Cybersecurity and How to Build Speed Bumps Against Hackers

At a CES CyberSecurity Forum, journalist/author Wayne Rash led a discussion on the various ways that companies are failing to protect their intellectual property and remain vulnerable to malicious code and ransomware. According to Yubico chief executive Stina Ehrensvard, 70 percent of hacks are related to passwords. “The password is the weak link,” agrees Authentic8 chief executive Scott Petry. “Reusing passwords is a problem. If you use your Yahoo password for other sites, you’re in trouble.”

Moving away from re-using passwords, said Ehrensvard, is the single most important thing a company can do to improve its security. Petry notes that cybersecurity is a multi-billion dollar issue, so IT experts are pressured to spend money with traditional vendors. But, he adds, they’re just throwing their money away if the problem originates with end user behavior.

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Petry reports that Verizon data suggests that at least 50 percent of data breaches can be attributed to end-user behavior, a number that Rash says is low. In addition to not re-using passwords, says Petry, two-factor authentication is key to slowing down potential hacks.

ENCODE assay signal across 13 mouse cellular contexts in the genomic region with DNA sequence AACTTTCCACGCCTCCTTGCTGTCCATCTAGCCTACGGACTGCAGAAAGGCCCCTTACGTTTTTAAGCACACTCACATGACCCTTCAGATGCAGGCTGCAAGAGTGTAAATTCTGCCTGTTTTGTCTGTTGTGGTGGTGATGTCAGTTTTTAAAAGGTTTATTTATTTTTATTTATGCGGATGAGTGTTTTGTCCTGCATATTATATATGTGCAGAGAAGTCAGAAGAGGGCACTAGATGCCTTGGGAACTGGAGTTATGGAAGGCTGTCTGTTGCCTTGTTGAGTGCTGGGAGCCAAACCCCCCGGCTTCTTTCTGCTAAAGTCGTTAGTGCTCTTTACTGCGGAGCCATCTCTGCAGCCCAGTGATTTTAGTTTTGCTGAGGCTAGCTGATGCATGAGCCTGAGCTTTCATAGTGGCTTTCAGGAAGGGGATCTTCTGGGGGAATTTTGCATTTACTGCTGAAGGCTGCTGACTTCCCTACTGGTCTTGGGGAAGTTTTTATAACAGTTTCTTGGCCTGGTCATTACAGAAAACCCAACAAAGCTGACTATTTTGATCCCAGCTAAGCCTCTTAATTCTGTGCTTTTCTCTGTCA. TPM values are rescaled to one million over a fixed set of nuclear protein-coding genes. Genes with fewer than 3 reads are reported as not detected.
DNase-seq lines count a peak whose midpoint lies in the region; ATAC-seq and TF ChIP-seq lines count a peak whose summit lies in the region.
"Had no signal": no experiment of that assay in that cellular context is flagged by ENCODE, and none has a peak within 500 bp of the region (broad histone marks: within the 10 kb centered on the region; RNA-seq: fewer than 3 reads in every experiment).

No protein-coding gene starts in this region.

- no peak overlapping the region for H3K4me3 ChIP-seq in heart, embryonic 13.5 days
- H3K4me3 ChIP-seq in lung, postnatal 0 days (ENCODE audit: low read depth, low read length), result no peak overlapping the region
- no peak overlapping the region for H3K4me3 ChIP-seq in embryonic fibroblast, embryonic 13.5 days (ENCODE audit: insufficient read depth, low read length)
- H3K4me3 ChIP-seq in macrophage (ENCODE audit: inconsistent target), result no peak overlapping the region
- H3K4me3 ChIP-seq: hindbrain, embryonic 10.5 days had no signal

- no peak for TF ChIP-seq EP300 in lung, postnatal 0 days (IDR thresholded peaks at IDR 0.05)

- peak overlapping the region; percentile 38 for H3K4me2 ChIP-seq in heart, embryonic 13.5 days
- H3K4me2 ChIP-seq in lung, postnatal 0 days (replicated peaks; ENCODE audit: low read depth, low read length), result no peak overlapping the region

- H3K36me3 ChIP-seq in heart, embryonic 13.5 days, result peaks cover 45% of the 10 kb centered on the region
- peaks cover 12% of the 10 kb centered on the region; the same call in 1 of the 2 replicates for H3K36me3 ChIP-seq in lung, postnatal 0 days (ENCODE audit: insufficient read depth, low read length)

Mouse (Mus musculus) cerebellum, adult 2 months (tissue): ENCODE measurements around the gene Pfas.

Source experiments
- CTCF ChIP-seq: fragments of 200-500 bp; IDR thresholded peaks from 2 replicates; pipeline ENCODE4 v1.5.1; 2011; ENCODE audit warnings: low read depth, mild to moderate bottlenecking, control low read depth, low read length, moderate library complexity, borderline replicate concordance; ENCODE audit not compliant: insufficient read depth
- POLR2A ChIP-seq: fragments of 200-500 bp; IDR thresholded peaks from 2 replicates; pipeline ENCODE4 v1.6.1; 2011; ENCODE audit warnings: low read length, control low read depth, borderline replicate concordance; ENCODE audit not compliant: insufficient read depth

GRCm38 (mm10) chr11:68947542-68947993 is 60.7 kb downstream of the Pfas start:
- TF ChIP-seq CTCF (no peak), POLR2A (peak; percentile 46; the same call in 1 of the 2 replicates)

Rash brought up another entry point for hackers: the USB stick. “It’s pretty innocent looking,” he said. “But this is what brought down Iran’s entire nuclear program.” A worm jointly developed by the U.S. and Israel destroyed the nuclear program. But the worm made its way into the Iranian system via USB keys that an undercover agent sprinkled in the parking lot and men’s bathroom at the facility. All it took was one person to pick it up and use it.

“Are you training your employees not to do that?” asked Rash.

Ransomware has become another chronic problem for companies, and it enters the system via phishing attacks. “Virtualization is a big step to take, but it’s the best strategy,” said Petry. “But another important step is to prevent users from clicking on links in emails. There are a variety of solutions that can stop those employees from accessing links embedded in emails. This just makes you a harder target for hackers.”

Rash notes that a successful phishing attack often takes place when the hackers find the email and phone number for the company’s chief executive on the target company’s website. “The first point of attack is the secretary or assistant for one of those high level executives,” said Rash. “They send that person an email pretending to be his or her boss, and include an attachment, instructing that it be opened. If it is opened, it doesn’t make itself known as ransomware right away. So disabling the ability to click on links is very important.”

Ehrensvard suggests that security should be built into devices, so users don’t have to think too much. She uses the metaphor of the seatbelt. Cars didn’t initially have them. The car industry didn’t admit there was a problem but ultimately created a basic seatbelt. But the government needed to regulate it.

Petry agrees with the metaphor. “The regulatory framework needs to be there,” he said. “At the end of the day, the user makes a conscious choice to click the seatbelt, though, so training the end user will always be important.”